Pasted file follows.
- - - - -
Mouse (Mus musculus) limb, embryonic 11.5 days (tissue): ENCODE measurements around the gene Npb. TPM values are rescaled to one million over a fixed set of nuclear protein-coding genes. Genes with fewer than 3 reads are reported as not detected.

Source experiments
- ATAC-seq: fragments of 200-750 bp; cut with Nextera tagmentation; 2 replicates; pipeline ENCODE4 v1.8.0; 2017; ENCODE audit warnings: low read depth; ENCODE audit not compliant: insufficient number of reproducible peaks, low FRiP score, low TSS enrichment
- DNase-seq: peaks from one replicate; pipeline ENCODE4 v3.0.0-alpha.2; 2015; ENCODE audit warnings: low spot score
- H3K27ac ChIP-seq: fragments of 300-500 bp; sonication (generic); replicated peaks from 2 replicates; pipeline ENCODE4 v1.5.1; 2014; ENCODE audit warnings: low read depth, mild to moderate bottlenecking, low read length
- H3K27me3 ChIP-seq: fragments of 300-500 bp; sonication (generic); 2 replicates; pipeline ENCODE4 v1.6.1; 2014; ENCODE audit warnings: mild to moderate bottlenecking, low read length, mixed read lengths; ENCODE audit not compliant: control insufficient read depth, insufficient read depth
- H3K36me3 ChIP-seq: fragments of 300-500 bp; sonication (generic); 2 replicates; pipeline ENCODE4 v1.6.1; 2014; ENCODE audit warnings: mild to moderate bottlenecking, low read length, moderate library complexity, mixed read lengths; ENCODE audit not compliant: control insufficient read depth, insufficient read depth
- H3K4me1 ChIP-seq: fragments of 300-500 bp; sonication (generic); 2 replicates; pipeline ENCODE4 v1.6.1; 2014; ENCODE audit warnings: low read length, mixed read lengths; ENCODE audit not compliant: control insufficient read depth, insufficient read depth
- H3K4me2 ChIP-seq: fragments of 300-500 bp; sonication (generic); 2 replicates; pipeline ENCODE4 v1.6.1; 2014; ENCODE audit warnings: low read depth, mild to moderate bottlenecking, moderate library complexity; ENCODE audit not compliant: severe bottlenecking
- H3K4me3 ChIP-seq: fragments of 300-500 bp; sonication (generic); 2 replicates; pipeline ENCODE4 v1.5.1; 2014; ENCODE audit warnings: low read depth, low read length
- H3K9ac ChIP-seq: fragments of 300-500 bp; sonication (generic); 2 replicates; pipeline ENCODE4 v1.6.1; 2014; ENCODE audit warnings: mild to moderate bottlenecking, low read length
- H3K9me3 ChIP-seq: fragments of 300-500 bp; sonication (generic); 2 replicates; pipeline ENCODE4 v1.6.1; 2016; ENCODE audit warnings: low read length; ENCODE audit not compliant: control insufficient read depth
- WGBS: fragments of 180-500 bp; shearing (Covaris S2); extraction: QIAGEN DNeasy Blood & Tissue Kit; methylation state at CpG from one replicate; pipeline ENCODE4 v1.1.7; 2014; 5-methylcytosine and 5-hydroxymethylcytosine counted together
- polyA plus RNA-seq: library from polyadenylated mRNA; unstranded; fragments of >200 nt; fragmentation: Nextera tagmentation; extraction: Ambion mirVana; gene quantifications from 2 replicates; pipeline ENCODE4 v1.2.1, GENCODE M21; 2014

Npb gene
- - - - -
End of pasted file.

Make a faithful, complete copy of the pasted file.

Mouse (Mus musculus) limb, embryonic 11.5 days (tissue): ENCODE measurements around the gene Npb. TPM values are rescaled to one million over a fixed set of nuclear protein-coding genes. Genes with fewer than 3 reads are reported as not detected.

Source experiments
- ATAC-seq: fragments of 200-750 bp; cut with Nextera tagmentation; 2 replicates; pipeline ENCODE4 v1.8.0; 2017; ENCODE audit warnings: low read depth; ENCODE audit not compliant: insufficient number of reproducible peaks, low FRiP score, low TSS enrichment
- DNase-seq: peaks from one replicate; pipeline ENCODE4 v3.0.0-alpha.2; 2015; ENCODE audit warnings: low spot score
- H3K27ac ChIP-seq: fragments of 300-500 bp; sonication (generic); replicated peaks from 2 replicates; pipeline ENCODE4 v1.5.1; 2014; ENCODE audit warnings: low read depth, mild to moderate bottlenecking, low read length
- H3K27me3 ChIP-seq: fragments of 300-500 bp; sonication (generic); 2 replicates; pipeline ENCODE4 v1.6.1; 2014; ENCODE audit warnings: mild to moderate bottlenecking, low read length, mixed read lengths; ENCODE audit not compliant: control insufficient read depth, insufficient read depth
- H3K36me3 ChIP-seq: fragments of 300-500 bp; sonication (generic); 2 replicates; pipeline ENCODE4 v1.6.1; 2014; ENCODE audit warnings: mild to moderate bottlenecking, low read length, moderate library complexity, mixed read lengths; ENCODE audit not compliant: control insufficient read depth, insufficient read depth
- H3K4me1 ChIP-seq: fragments of 300-500 bp; sonication (generic); 2 replicates; pipeline ENCODE4 v1.6.1; 2014; ENCODE audit warnings: low read length, mixed read lengths; ENCODE audit not compliant: control insufficient read depth, insufficient read depth
- H3K4me2 ChIP-seq: fragments of 300-500 bp; sonication (generic); 2 replicates; pipeline ENCODE4 v1.6.1; 2014; ENCODE audit warnings: low read depth, mild to moderate bottlenecking, moderate library complexity; ENCODE audit not compliant: severe bottlenecking
- H3K4me3 ChIP-seq: fragments of 300-500 bp; sonication (generic); 2 replicates; pipeline ENCODE4 v1.5.1; 2014; ENCODE audit warnings: low read depth, low read length
- H3K9ac ChIP-seq: fragments of 300-500 bp; sonication (generic); 2 replicates; pipeline ENCODE4 v1.6.1; 2014; ENCODE audit warnings: mild to moderate bottlenecking, low read length
- H3K9me3 ChIP-seq: fragments of 300-500 bp; sonication (generic); 2 replicates; pipeline ENCODE4 v1.6.1; 2016; ENCODE audit warnings: low read length; ENCODE audit not compliant: control insufficient read depth
- WGBS: fragments of 180-500 bp; shearing (Covaris S2); extraction: QIAGEN DNeasy Blood & Tissue Kit; methylation state at CpG from one replicate; pipeline ENCODE4 v1.1.7; 2014; 5-methylcytosine and 5-hydroxymethylcytosine counted together
- polyA plus RNA-seq: library from polyadenylated mRNA; unstranded; fragments of >200 nt; fragmentation: Nextera tagmentation; extraction: Ambion mirVana; gene quantifications from 2 replicates; pipeline ENCODE4 v1.2.1, GENCODE M21; 2014

Npb gene